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Old 29-04-2015, 09:41 AM
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exposure length qhy10

exposure length qhy10
hello guys i have been playing around with my new qhy10 and it seems that no matter how long the exposure the histogram on the left of the ezcap screen does not seem to move to the right very much?
how can i tell when the sensor is saturated?
pat
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Old 29-04-2015, 10:41 PM
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Hi Pat,

Did you take your telescope's cover off ? Just kidding

How long are your exposures? Are you aiming at a dim DSO?

It is unlikely you that you will saturate the entire sensor with 'normal' imaging, maybe except for the stars. Would be helpful if you attached a print-screen of your histogram.
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Old 30-04-2015, 09:57 AM
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hi slawomir and thanks for a reply
usually i cannot get more than a couple of minutes from my dslr at iso 800 or 1000 before sturation on histogram, however just testing my ccd the histo doesnt seem to move hardly at all to the right even after 5 or 6 minutes!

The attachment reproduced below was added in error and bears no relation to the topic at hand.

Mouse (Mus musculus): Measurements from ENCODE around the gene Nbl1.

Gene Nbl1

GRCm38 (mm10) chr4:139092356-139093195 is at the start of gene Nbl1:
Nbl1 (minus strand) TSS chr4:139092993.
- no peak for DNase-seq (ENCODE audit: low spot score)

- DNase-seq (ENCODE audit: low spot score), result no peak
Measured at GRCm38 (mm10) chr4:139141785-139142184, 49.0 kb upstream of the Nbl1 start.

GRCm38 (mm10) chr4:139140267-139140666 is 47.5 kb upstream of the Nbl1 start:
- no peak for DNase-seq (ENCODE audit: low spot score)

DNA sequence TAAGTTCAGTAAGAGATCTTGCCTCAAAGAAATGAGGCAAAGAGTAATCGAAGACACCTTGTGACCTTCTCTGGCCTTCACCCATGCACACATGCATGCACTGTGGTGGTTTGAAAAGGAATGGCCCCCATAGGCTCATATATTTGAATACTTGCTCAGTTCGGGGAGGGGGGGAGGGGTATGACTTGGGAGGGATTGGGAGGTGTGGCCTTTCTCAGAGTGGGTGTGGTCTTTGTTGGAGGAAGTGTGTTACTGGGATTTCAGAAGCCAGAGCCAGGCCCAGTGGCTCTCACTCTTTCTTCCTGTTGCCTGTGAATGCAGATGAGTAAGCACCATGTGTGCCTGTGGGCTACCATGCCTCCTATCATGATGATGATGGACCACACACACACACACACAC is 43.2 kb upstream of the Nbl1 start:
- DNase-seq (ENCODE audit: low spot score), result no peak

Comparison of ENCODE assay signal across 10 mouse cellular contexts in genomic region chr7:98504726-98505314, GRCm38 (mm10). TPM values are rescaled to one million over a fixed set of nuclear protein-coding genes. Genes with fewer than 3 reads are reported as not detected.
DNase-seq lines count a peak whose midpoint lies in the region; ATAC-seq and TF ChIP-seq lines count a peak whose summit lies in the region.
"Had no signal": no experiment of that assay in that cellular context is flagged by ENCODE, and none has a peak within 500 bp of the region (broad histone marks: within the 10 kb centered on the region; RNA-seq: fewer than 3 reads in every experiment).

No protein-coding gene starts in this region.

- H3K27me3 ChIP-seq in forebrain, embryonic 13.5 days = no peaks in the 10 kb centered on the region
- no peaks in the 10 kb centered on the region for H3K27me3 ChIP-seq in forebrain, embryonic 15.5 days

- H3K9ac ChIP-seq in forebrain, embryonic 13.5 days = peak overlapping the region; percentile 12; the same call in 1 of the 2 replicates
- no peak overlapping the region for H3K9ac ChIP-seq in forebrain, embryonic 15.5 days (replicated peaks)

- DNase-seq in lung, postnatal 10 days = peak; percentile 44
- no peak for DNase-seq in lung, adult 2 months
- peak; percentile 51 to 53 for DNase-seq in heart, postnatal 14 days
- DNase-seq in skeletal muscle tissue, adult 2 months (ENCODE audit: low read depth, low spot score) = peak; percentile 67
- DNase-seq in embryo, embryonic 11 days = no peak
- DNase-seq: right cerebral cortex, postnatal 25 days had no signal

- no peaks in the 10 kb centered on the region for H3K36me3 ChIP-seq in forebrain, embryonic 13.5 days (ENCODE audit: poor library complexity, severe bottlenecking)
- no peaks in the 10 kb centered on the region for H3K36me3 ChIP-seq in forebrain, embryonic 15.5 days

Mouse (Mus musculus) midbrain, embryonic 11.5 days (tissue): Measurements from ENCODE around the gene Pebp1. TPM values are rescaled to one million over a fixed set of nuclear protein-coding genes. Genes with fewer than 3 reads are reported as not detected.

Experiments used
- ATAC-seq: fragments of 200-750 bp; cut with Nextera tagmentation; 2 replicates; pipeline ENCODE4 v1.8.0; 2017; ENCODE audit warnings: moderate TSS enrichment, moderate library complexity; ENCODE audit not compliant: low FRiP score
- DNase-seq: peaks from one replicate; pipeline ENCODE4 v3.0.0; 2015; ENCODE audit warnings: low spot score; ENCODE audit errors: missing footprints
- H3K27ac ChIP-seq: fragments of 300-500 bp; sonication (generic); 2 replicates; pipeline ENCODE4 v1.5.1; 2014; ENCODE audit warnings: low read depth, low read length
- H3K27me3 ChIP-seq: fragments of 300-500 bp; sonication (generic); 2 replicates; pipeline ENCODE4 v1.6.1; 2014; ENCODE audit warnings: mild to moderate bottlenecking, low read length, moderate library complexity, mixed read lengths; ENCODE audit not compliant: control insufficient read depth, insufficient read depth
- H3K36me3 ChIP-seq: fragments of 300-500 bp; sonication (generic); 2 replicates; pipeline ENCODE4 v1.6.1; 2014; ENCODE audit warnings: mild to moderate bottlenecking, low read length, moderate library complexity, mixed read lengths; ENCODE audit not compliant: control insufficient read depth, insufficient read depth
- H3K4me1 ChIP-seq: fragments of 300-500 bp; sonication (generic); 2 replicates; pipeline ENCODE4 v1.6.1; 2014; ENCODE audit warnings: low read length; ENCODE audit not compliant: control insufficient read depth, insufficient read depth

i have been reading a bit about the offset and gain but i do not know wether or not it will make any difference
pat
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Old 30-04-2015, 10:52 AM
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Quote:
Originally Posted by blink138 View Post
hi slawomir and thanks for a reply
usually i cannot get more than a couple of minutes from my dslr at iso 800 or 1000 before sturation on histogram, however just testing my ccd the histo doesnt seem to move hardly at all to the right even after 5 or 6 minutes!
i have been reading a bit about the offset and gain but i do not know wether or not it will make any difference
pat
Hi Pat,

5-6 minutes is a relatively short exposure for an astro CCD-based camera, unless you aim it at bright objects such as the Orion Nebula or Carina Nebula.

I am it sure whether you are aware of it or not, but astro images need careful stretching to bring up faint detail while at the same time keeping stars from reaching saturation point as much as possible. NASA's FITS Liberator (free software) is quite good at automatic stretching of your images. I prefer using PixInsight for entire processing of my images.

So usually, a histogram of an image straight from the camera will look underexposed on a computer screen and predominantly populated on the left side (majority of pixels having low ADU values).